Having said that, there are no universal traits that can ultimately define what each plant species is supposed to look like. Plants can take many different “faces” due to unique growing conditions. 

Monstera Adansonii Variegation Types

The growing hype for variegated plants sparked a lot of ingenuity in growers and hobbyists alike. People found ways to reproduce and even create new cultivars of these uniquely-colored plants. 

Below, we are describing some famous variegation types of Monstera Adansonii:

  • Variegated Adansonii “Mint” (or Indonesian Form)

Growers from Indonesia found a way to induce variegation in Adansonii using a chemical called Colchicine.

Unlike the temporary pigmentation of the Pink Congo (which we briefly discussed here), the effect of Colchicine on plants is a permanent mutation which is targeted at the cellular level.

The result? We now have stunning splashes of mint green color on the leaves of the Monstera Adansonii! In fact, this type of variegation is more stable than ones that occur naturally. If you have this plant, you can expect that it won’t easily revert back to its green form over time!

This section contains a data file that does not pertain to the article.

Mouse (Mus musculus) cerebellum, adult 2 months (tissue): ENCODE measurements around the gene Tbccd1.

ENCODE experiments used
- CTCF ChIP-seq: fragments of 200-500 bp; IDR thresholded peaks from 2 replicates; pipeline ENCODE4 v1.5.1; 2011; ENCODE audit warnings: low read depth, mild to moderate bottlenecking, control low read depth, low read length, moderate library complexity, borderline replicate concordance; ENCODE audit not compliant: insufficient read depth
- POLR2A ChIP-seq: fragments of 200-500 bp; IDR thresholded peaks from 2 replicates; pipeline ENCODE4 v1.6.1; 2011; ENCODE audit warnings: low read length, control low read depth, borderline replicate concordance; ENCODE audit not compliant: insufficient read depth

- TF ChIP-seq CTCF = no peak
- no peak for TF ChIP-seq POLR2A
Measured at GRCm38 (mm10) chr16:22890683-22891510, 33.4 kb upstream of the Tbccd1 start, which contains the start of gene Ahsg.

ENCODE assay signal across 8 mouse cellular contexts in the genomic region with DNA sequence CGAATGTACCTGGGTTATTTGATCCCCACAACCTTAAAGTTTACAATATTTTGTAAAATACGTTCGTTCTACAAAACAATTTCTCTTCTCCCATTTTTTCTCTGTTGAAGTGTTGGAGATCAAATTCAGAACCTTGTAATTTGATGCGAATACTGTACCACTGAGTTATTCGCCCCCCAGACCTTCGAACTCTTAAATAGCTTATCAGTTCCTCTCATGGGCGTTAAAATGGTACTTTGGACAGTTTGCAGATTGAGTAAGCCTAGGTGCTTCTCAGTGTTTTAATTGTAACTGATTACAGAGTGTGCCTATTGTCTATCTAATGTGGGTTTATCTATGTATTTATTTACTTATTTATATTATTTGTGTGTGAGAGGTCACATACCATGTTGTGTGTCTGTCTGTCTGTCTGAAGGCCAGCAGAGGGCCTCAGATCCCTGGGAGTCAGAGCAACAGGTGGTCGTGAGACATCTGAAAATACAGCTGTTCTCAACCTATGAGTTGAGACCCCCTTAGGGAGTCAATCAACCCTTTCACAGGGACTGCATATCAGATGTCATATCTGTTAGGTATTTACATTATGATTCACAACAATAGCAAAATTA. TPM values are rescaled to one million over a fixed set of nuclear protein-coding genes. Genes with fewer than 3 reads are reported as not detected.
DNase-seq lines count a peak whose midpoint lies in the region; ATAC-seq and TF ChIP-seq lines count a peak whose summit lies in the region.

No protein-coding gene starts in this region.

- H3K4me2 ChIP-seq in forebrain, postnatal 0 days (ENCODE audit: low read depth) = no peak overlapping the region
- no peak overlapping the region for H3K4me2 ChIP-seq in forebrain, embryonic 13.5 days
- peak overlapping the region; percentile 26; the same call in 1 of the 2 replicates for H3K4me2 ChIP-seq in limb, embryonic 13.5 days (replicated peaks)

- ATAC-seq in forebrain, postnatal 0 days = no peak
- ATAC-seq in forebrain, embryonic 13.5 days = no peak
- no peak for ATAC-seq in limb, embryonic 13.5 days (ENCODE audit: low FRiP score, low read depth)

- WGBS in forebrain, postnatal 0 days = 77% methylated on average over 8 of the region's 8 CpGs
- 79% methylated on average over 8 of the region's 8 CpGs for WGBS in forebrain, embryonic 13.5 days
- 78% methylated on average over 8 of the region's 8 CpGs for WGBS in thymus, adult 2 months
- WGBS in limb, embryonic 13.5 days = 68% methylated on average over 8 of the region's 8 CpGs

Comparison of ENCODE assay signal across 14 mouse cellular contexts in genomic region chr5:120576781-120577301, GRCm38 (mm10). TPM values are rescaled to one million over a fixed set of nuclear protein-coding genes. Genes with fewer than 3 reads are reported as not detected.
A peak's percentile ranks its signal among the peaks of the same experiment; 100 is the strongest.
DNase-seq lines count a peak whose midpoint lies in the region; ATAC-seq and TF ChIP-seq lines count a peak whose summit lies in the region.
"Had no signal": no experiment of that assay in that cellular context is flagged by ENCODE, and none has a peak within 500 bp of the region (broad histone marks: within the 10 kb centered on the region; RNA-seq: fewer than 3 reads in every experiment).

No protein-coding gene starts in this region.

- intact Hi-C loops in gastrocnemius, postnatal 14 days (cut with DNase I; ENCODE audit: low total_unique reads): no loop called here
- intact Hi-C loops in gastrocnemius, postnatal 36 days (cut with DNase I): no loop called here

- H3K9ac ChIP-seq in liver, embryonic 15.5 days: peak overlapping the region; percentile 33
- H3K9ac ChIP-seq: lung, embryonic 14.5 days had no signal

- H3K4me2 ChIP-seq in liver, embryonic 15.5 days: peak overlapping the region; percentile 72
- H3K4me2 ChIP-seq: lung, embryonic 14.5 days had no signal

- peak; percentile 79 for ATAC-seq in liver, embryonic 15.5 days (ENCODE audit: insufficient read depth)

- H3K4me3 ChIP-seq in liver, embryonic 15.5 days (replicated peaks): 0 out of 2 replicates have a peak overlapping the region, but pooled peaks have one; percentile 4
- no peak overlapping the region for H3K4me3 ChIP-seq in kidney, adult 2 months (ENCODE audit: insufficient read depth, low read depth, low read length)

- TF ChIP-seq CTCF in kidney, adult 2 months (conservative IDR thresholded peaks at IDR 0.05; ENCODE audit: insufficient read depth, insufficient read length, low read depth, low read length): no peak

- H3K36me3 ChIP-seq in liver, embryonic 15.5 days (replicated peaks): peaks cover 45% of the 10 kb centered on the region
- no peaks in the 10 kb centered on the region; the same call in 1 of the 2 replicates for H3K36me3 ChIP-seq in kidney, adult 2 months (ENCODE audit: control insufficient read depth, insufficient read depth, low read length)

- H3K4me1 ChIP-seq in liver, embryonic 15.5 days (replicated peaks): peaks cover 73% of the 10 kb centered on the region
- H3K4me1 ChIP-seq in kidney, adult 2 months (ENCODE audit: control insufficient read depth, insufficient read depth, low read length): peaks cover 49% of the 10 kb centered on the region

Here is a photo of the Mint-variegated Adansonii for you to see.

  • Variegated Adansonii “Aurea

Adansonii plants labeled as Aurea have yellow-colored variegation in their leaves. The variegation pattern could be speckled, sectoral, or full but one thing is for sure: it will turn bright yellow as the leaves mature!

This is an extremely rare variety and is therefore difficult and costly to acquire. Check out this post from Facebook to see what Adansonii Aurea looks like.

  • Variegated Adansonii ‘Japanese Tricolor’ (or “Albo”)

This variegated Adansonii originated from Japan. As you might have guessed from its name, the leaves of this cultivar have three colors: white and yellow (as their variegation), and green (as their natural pigment).

This photo from Reddit beautifully showcases the various colors found in an Adansonii Japanese Tricolor.

  • Variegated Adansonii ‘Archipelago’ (or ‘Ghost’)

One woman who lives in the archipelago outside of Stockholm, Sweden woke up one day to find that her regular Monstera Adansonii has somehow mutated to have variegated leaves! On her Instagram, she shares her journey with her plant which is now called Adansonii ‘Archipelago Ghost’.

This plant is the modern proof that variegation can spontaneously occur in nature. The only caveat is that the variegation is unstable.

The plant can either revert back to green if not exposed to proper lighting, or it can produce fully white leaves which have a high likelihood of dying due to lack of chlorophyll.